Obama hopes that Romney is scraping for cash in the months to come as he tries to staff up, even though the Republican National Committee has set aside some substantial funds to help him get off the ground.

But as their current cash scramble shows, the Obamas are worried that their juggernaut might be a bit of a money pit.

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The Day in Quotes

"I think we need to coalesce behind Mitt Romney. He is the best guy for the job, will make the best president."

-- House Budget Committee Chairman Paul Ryan, R-Wisc., on “FOX & Friends” endorsing former Massachusetts Gov. Mitt Romney for president.

“We think America’s on the wrong track. We believe the president is bringing us toward a debt crisis and a welfare state in decline.”

-- House Budget Committee Chairman Paul Ryan, R-Wisc., in remarks on the House floor Thursday prior to passage of his 2013 budget blueprint.

“The Ryan Republican budget would give every millionaire an average tax cut of at least $150,000, while preserving taxpayer giveaways to oil companies and breaks for Wall Street hedge fund managers.”

-- White House Press Secretary Jay Carney briefing reporters.

"I'm a big believer in prayer and I engage in it, but I don't use it for legislation. But maybe that's what we need to do."

-- House Minority Leader Nancy Pelosi, D-Calif., talking to reporters after the passage of a 90-day extension of current federal transportation spending and gasoline taxes. Her call for God’s intercession involves the passage of a long-term spending package before the November elections.

“In terms of me, I’ll be much more ready four years from now.”

-- Gov. Chris Christie, R-N.J, in an interview with cable network owner and prominent Democrat Oprah Winfrey when asked about his presidential ambitions.

“No president, and I would argue in the 20th century and including now the 21st century, has had as many serious problems which are cases of first-instance laid on (Barack Obama’s) table. Franklin Roosevelt faced more dire consequences, but in a bizarre way it was more straightforward.”

-- Vice President Joe Biden campaigning at the Italian Community Center in Milwaukee.

"I never had an interest in being a mayor 'cause that's a real job.  You have to produce.  That's why I was able to be a senator for 36 years."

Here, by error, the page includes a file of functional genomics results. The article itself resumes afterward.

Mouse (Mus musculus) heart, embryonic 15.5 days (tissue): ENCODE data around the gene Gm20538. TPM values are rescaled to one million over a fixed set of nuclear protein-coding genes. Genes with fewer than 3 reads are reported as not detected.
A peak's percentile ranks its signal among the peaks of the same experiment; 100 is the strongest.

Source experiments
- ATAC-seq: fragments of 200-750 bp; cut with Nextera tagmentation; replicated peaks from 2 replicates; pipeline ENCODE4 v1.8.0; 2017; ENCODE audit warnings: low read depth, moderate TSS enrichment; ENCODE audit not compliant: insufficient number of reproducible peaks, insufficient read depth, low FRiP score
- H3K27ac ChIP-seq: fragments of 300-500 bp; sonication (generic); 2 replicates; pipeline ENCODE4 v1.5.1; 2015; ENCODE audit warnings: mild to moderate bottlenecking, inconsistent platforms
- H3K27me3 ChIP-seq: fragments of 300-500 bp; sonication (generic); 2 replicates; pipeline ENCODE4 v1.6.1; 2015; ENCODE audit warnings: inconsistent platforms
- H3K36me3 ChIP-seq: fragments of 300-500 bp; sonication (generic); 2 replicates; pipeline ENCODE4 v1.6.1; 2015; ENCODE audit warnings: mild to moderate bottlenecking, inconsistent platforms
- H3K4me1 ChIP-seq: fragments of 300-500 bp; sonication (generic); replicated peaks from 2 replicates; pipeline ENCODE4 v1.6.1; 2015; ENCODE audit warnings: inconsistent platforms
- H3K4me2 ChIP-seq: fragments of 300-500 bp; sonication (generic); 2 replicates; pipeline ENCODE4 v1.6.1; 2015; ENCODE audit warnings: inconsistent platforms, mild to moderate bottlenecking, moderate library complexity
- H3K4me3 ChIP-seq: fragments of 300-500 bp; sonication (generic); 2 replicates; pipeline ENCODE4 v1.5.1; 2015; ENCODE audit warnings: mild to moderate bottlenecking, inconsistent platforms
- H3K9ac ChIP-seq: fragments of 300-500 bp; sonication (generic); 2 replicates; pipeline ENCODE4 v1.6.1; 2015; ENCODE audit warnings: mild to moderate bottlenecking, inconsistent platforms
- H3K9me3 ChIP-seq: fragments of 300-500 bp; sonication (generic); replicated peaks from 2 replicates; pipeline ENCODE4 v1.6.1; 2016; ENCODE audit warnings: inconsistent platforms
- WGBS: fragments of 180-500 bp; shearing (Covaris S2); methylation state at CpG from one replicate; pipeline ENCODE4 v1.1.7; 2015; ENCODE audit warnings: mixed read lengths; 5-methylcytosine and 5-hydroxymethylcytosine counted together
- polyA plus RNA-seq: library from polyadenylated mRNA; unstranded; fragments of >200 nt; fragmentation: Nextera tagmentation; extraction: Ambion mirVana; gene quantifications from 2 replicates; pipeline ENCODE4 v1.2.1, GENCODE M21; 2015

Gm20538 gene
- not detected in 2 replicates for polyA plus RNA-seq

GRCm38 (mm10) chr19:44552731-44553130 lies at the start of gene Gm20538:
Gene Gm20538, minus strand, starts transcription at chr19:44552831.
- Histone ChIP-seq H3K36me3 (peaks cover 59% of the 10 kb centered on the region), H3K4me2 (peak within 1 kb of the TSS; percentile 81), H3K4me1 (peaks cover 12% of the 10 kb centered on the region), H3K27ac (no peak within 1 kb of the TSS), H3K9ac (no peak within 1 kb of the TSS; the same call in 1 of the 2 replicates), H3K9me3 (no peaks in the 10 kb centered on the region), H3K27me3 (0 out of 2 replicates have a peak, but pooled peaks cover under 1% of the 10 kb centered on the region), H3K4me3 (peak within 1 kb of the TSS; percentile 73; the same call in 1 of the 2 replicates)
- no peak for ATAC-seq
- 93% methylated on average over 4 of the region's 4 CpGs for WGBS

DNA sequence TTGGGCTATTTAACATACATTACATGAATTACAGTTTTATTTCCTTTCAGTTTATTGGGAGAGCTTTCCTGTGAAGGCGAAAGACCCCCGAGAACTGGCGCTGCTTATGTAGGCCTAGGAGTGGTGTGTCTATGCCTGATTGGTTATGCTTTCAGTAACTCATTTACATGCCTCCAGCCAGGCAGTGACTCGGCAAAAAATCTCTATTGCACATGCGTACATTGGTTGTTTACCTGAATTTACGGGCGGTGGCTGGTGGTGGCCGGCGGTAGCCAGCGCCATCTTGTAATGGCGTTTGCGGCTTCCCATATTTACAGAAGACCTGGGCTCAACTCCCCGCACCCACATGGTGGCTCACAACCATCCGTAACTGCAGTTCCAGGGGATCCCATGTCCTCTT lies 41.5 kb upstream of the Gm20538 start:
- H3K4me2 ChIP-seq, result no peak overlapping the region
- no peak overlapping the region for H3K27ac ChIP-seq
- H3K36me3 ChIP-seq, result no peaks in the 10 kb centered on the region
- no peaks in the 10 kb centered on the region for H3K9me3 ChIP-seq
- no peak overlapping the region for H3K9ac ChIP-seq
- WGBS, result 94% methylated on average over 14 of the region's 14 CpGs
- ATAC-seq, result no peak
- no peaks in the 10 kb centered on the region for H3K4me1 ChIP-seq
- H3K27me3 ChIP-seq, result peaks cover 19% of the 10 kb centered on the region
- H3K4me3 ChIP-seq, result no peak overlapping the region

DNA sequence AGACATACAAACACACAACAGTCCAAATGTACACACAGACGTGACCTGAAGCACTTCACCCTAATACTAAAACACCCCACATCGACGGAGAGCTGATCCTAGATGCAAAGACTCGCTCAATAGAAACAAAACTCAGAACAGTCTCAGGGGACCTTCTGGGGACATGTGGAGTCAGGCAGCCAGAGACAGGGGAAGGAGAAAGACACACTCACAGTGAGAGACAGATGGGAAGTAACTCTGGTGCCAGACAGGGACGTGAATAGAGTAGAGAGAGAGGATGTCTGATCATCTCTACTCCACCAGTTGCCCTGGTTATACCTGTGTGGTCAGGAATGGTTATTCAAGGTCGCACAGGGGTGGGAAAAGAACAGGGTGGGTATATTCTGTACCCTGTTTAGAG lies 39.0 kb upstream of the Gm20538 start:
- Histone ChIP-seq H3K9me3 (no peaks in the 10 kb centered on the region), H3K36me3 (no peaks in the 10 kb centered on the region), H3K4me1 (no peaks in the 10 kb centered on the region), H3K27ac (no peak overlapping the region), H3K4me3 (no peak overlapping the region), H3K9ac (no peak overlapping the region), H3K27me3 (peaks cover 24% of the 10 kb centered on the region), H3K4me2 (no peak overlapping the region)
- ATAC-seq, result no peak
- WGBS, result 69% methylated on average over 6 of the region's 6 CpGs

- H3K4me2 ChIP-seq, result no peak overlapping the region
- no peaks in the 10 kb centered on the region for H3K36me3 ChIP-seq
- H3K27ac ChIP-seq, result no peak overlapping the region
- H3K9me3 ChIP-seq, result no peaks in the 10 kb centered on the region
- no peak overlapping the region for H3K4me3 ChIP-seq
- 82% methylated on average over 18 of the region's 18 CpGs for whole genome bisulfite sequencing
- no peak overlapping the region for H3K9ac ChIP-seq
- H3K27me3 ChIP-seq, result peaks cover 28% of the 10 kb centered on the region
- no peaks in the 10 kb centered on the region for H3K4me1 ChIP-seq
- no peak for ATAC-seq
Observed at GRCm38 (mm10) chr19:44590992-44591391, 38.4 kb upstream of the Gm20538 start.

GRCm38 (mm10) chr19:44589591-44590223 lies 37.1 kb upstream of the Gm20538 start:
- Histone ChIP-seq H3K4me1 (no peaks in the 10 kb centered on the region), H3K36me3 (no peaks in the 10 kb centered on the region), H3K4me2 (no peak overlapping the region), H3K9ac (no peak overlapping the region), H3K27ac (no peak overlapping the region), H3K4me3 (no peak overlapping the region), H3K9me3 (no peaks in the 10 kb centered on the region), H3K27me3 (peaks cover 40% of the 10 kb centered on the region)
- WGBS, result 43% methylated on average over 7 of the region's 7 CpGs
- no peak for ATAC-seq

-- Vice President Joe Biden talking about former Mayor Richard Daley at a Chicago fundraiser.

“I do think it’s time for the party to get behind Governor Romney. And (former first lady Barbara Bush) was reminding me Kenny Rogers sang, ‘It’s time when to hold ’ em and time when to fold ’ em.’”

-- Former President George H.W. Bush talking to reporters about the trailing Republican presidential contenders at an appearance to formally endorse former Massachusetts Gov. Mitt Romney for president.

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And Now, A Word From Charles.

“Here he is standing up in the Rose Garden saying I am for all sources of energy. This is three days after the EPA issued a regulation that was overlooked in all the Supreme Court stuff about Obamacare.It’s a regulation that means the end of the building of any new coal fire plant in America, ever.It’s the end of the coal industry in time as the old plants age. Millions out of work, the coal industry will shut down in time, raising electricity rates and destroying a great natural resource we have. Of course, if you are Obama, who needs coal? We have algae.”

-- Charles Krauthammer on “Special Report with Bret Baier.”

Chris Stirewalt joined Fox News Channel (FNC) in July of 2010 and serves as digital politics editor based in Washington, D.C.  Additionally, he authors the daily "Fox News First" political news note and hosts "Power Play," a feature video series, on FoxNews.com. Stirewalt makes frequent appearances on the network, including "The Kelly File," "Special Report with Bret Baier," and "Fox News Sunday with Chris Wallace."  He also provides expert political analysis for Fox News coverage of state, congressional and presidential elections.